I’m just finishing up my semiannual New York to Hollywood NBCUniversal visit. Twice a year for at least the last four I have done two finance trainings in New York at 30 Rock and one in Hollywood at Universal Studios. What great venues to speak! I really enjoy working with the NBCUniversal group. My role in their training program is to provide a financials fundamental course as a kickoff for their Invest training program.
After my kickoff class the attendees have assignments and get to participate in webinars with several key finance executives over the next several months. They also do a business simulation and analyze a competitor as part of the program. The class is intended for key rising leaders in the organization. At NBCUniversal the training team does it right, great facilities and a well-organized program.
The three days this week were pretty typical, the classes are engaging with a lot of question and discussion. The questions always make the days go by fast. A big discussion point this week was understanding the focus at NBCUniversal on a metric called OCF or operating cash flow. This metric comes from NBCUniversal’s parent Comcast. It’s also very confusing. OCF is actually EBITDA the way it is reported by Comcast. So, when executives encourage these leaders to manager higher OCF, which is actually a number you can take directly from the cash flow statement, they really mean EBITDA which is a metric taken directly from the income statement. Seem confusing? It is.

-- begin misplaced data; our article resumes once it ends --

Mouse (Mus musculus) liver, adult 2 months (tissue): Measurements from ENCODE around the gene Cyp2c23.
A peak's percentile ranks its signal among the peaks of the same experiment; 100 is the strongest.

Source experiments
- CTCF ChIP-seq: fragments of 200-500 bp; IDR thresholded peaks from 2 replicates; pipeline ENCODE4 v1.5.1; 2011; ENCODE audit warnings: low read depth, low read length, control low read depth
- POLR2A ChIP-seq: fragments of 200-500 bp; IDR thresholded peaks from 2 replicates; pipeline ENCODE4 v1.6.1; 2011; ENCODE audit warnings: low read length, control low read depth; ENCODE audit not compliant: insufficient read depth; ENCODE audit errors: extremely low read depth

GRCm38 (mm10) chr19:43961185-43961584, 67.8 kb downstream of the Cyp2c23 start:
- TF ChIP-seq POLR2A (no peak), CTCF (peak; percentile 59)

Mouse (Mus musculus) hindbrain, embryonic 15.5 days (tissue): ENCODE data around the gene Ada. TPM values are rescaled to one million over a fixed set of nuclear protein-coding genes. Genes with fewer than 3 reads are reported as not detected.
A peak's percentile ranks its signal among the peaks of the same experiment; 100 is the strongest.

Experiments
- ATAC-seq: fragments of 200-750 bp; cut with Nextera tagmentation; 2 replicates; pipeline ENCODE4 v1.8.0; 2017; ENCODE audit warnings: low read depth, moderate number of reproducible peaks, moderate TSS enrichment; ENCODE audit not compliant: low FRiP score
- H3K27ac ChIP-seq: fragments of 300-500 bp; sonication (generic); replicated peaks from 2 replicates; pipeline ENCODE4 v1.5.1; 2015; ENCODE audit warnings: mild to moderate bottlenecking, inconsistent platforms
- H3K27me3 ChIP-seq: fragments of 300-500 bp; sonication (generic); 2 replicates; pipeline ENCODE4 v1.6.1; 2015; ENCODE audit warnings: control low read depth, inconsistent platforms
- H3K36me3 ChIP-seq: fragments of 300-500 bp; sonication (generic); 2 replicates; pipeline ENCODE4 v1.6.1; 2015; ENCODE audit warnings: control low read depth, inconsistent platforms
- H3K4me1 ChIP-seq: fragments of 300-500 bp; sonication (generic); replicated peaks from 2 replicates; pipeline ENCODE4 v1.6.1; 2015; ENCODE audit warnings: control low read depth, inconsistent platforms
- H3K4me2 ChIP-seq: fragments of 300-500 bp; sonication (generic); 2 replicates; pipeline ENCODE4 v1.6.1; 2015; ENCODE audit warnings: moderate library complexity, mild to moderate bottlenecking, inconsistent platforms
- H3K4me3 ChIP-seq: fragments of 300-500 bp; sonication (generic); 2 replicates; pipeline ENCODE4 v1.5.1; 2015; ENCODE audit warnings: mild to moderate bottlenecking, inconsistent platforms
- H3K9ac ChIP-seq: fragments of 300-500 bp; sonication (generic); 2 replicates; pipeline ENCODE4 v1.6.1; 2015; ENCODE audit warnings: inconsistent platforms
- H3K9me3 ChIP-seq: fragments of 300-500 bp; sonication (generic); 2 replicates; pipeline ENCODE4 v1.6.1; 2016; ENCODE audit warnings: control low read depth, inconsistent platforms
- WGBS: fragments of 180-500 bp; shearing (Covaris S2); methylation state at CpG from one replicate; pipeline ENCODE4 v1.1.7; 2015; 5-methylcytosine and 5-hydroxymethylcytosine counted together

EBITDA or earnings before interest, taxes, depreciation, and amortization is a key metric in the finance world. It is used in valuations, by bankers for loan covenants and by management as a simple number from the income statement that is an indicator for future operating cash flow. BUT EBITDA IS NOT ACTUAL OPERATING CASH FLOW. I wrote a toolkit for Harvard Business School Press on EBITDA (follow this link if you want to learn more….).
We learn from sad experience that metrics on the income statement like EBITDA can be manipulated and therefore may not match with cash at all. This was the case with the collapse of Worldcom. They manipulated their EBITDA to be able to justify loans to finance their acquisitions. When the fraud was discovered executives went to jail and the company went bankrupt. We learned from Worldcom and others that numbers taken from the income statement are loaded with estimates and assumptions and can be manipulated. One should always compare profit from the income statement to the cash generated on the balance sheet and cash flow statement. At the end of the day cash is king!
To wrap things up it was a good trip but I am tired. After two weeks in New York with a quick run to LA I’m ready for some break time from the travel. One real highlight of this week was the bacon infused Mahi Mahi tacos at Bar Bacon in New York, the chicken parmigiana at Trattoria Trecolori in New York and the blue fin tuna such at Kuru Kuru in Burbank. Good food and good times training.
Do you need business finance training? Contact us at 818-591-5955 to talk about scheduling a training session.